What about the green signal? The results above indicate that a green signal would need to be nearly three times higher in luminous intensity than the red signal to perform as well as a complying red signal in terms of reaction time and missed signals. This is a pretty large increase over what is currently required by standards. Should standards therefore increase the luminous intensity required of green signals? It seems unlikely. The type of response that is required of a green signal (start, or continue moving) is very different than that required of the red and yellow signals (stop!). There do not appear to be problems with current green traffic signals in North America, which are "only" twice the luminous intensity of red signals. It is therefore unlikely that requiring green signals to have the same reaction time and percentage of missed signals as a red signal, is a reasonable requirement. Furthermore, increasing the luminous intensity of green signals would make them more uncomfortable at night than they already appear to be.

Nonetheless, one could argue that it is also an unreasonable criterion for the yellow signal, too. Perhaps it is even more important to respond quickly and accurately to the yellow signal than to the red signal, since after all, it is a precursor to the red signal. If this is the case, the data from the study described above can assist in identifying just how much higher the luminous intensity should be. Other data too will be important in answering fundamental questions about appropriate luminous intensities, especially for drivers with color deficiencies, and older drivers. The results from the studies described here, as well as from previous studies and from a soon-to-be-published study commissioned by the National Cooperative Highway Research Program, will be especially helpful as requirements for traffic signals are revisited.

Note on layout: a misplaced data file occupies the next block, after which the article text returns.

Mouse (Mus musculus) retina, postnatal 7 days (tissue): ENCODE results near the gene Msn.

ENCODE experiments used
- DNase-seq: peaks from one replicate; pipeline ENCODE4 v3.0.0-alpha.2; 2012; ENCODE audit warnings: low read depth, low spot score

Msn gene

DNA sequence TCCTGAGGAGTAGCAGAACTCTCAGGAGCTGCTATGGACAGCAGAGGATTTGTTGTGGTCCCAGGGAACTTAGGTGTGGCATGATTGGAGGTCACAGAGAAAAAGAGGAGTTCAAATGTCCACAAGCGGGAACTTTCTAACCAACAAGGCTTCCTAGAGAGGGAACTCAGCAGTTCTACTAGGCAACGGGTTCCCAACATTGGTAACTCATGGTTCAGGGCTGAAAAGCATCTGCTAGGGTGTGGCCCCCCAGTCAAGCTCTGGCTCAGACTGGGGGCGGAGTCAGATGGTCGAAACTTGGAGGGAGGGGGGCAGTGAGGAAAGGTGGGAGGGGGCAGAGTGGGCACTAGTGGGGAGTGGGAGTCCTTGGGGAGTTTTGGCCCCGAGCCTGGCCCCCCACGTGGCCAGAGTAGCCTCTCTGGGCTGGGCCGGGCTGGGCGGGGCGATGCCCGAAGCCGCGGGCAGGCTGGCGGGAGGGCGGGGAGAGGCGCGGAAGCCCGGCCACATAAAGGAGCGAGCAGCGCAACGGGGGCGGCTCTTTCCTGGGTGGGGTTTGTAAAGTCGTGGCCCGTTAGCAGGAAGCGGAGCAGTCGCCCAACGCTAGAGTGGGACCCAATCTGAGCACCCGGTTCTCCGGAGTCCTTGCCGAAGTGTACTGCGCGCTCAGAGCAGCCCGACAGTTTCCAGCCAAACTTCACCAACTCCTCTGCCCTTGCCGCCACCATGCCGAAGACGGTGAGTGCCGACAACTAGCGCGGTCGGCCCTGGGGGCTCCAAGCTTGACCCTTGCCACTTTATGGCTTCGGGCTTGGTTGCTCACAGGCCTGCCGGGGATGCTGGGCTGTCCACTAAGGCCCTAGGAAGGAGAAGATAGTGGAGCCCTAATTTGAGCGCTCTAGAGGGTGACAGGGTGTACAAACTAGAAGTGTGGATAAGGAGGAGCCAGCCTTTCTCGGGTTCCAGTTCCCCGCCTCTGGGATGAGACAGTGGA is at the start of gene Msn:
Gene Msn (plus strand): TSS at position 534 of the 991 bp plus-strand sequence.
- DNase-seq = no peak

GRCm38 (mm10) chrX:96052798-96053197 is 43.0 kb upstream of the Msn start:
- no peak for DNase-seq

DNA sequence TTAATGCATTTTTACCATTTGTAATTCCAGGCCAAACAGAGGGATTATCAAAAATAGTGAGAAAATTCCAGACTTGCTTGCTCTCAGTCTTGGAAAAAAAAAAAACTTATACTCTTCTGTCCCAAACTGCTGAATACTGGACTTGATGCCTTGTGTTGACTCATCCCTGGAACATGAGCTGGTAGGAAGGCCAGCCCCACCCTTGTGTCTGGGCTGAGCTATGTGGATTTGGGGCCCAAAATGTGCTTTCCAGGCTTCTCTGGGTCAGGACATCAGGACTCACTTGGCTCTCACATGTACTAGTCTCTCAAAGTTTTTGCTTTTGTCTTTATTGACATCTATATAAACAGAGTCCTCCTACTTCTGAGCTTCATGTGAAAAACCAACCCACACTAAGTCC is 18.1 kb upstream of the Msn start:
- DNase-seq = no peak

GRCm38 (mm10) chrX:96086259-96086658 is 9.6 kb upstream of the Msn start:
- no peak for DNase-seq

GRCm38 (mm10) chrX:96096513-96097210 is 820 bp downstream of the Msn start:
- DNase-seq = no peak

What next?
It could be argued that even considering a reduction in the luminous intensity of traffic signals is irresponsible. After all, any reduction in luminous intensity will result in longer reaction times and a greater percentage of missed signals. Whether this reduction in visual performance is meaningful, is a more difficult question to answer. In addition, concerns about energy use and costs of maintenance nationwide have prompted some agencies to begin using non-complying yellow LED signals, regardless of the lack of standards-complying yellow LED products. These issues make it ever more important that standards makers consider what visual responses are required for each signal color and how a given luminous intensity provides the required visual response. Without careful, yet timely, consideration, the examples of "going-it-alone" that have already begun will grow while standards-making bodies will grow less relevant. Such precedents will surely affect organizations like the IESNA, which develops standards and recommendations for many applications. Standards makers should act proactively now rather than reacting later to these inevitable questions.

1. Institute of Transportation Engineers. Vehicle Traffic Control Signal Heads: A Standard of the Institute of Transportation Engineers. ITE, Washington, DC, 1985.
2. Institute of Transportation Engineers. Vehicle Traffic Control Signal Heads - Part 2: Light Emitting Diode Traffic Control Signal Modules. ITE, Washington, DC, 1998.
3. Bullough, J. D., P. R. Boyce, A. Bierman, K. M. Conway, K. Huang, C. P. O'Rourke, C. M. Hunter and A. Nakata. Response to simulated traffic signals using light-emitting diode and incandescent sources. Transportation Research Record 1724. TRB, Washington, DC, 2000.
4. Bullough, J. D. P. R. Boyce, A. Bierman, C. M. Hunter, K. M. Conway, A. Nakata and M. G. Figueiro. Traffic signal luminance and visual discomfort at night. 80th Annual Transportation Research Board Meeting. TRB, Washington, DC, 2001.

IMSA Journal Feature Article
May/Jun 2003
IMSA Journal